Author Topic: Pier foundation  (Read 5839 times)

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Offline windrift

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Pier foundation
« on: October 25, 2008, 04:56:42 PM »
I have the enchilada kit.  I am planning to build the 14x24 little house but have quite a few questions.  I would like to make the taller wall and extend the loft room as in the builder's cottage.

First, my soil should support 4000 lbs per sq ft.  It doesn't really hold a ball shape when wet but I am trying to err on the safe side.  I don't have any code requirements to conform to.  One thing of concern here is high winds that sometimes cause shifting on a post and pier foundation (so I've been told).  Quite a few houses here are just built on concrete blocks.

I want to use the deep pier foundation but only need it to be 12" down since that is the frost line here.

Can I extend the columns up 2 ft to create the crawl space?

Will 8" columns be fine if I do?

If so, do I need to use rebar or some sort of reinforcement?

How difficult is it to level these columns?  Use a string line and line level?

Will I need to make a footing for each column or is gravel adequate?

Can I inset them so I can make a rock wall to enclose the crawl space later?


John_C

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Re: Pier foundation
« Reply #1 on: October 25, 2008, 05:22:14 PM »
 w* to the forum

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One thing of concern here is high winds that sometimes cause shifting on a post and pier foundation (so I've been told).
 
Properly built that wouldn't be an issue.  In many hurricane areas variants of the pier foundation are the preferred method of construction.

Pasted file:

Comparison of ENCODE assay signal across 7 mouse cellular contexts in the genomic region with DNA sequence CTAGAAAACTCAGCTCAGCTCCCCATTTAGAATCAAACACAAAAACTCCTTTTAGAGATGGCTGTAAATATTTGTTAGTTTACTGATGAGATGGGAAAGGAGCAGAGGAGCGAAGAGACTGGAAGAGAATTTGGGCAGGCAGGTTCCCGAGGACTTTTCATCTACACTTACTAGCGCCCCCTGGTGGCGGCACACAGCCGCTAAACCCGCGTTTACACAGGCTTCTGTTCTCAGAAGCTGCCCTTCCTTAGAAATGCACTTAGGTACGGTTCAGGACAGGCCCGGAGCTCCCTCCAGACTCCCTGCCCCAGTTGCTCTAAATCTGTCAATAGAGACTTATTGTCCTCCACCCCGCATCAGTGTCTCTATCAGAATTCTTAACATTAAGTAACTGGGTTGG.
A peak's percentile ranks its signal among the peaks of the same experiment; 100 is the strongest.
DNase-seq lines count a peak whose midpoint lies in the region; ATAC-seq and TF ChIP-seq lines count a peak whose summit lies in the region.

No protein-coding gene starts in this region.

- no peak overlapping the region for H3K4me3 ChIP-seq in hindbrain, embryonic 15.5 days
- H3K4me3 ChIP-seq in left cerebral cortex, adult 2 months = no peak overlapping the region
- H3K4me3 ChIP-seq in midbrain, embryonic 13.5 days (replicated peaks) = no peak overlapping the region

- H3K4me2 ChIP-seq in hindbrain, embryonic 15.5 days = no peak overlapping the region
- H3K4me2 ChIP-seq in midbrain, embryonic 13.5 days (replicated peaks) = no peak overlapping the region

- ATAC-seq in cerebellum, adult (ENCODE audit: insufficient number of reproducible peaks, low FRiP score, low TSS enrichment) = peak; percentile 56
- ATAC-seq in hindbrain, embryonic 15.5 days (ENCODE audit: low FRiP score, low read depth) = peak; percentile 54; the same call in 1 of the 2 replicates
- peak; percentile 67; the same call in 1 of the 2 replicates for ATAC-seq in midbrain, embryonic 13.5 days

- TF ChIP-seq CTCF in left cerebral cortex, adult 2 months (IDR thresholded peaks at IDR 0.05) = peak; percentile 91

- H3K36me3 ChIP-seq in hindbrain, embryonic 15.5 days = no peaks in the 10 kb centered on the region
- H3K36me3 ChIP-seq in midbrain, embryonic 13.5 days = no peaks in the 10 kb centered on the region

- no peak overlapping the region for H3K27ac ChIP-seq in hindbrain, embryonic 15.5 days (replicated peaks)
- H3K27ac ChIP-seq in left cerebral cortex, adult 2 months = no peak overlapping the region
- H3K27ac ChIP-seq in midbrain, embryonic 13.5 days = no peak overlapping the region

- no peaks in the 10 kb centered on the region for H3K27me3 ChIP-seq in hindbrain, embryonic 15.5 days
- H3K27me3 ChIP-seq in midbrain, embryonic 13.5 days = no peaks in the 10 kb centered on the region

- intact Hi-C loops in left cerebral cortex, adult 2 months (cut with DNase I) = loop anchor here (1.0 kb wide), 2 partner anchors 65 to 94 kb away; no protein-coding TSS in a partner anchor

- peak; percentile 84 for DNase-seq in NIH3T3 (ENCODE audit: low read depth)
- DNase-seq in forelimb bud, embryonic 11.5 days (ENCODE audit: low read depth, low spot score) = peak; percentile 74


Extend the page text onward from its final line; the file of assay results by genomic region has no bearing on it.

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Quite a few houses here are just built on concrete blocks.
  Just stacked on the ground??? or column blocks on a footing poured with steel??... big difference!

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I want to use the deep pier foundation but only need it to be 12" down since that is the frost line here.
I'd go at least 18" if you are concerned about wind induced shear forces.

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Can I extend the columns up 2 ft to create the crawl space?
Probably but if you want a crawl space, why not build a crawl space foundation?  By the time you extend the columns and enclose between them it will be nearly as much work for an inferior crawl space.

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Will 8" columns be fine if I do?
Given the wind - shear load you might want to consult with an engineer.  an 8" poured sonotube with some steel is pretty sturdy.

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If so, do I need to use rebar or some sort of reinforcement?
Given the wind - shear load I would.  The amout of steel you would use is very cheap insurance.

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How difficult is it to level these columns?  Use a string line and line level?
That way lies madness.  Use a plastic tubing water level.  There are several posts on the forum about how to DIY one.  Mtn. Don gave a good description a while back.

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Will I need to make a footing for each column or is gravel adequate?
Given the wind - shear loads I would use a 2' x 2' x 8" pad beneath each column.

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Can I inset them so I can make a rock wall to enclose the crawl space later?

Answered above

As always YMMV
Good luck


Offline glenn kangiser

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Re: Pier foundation
« Reply #2 on: October 26, 2008, 04:13:06 AM »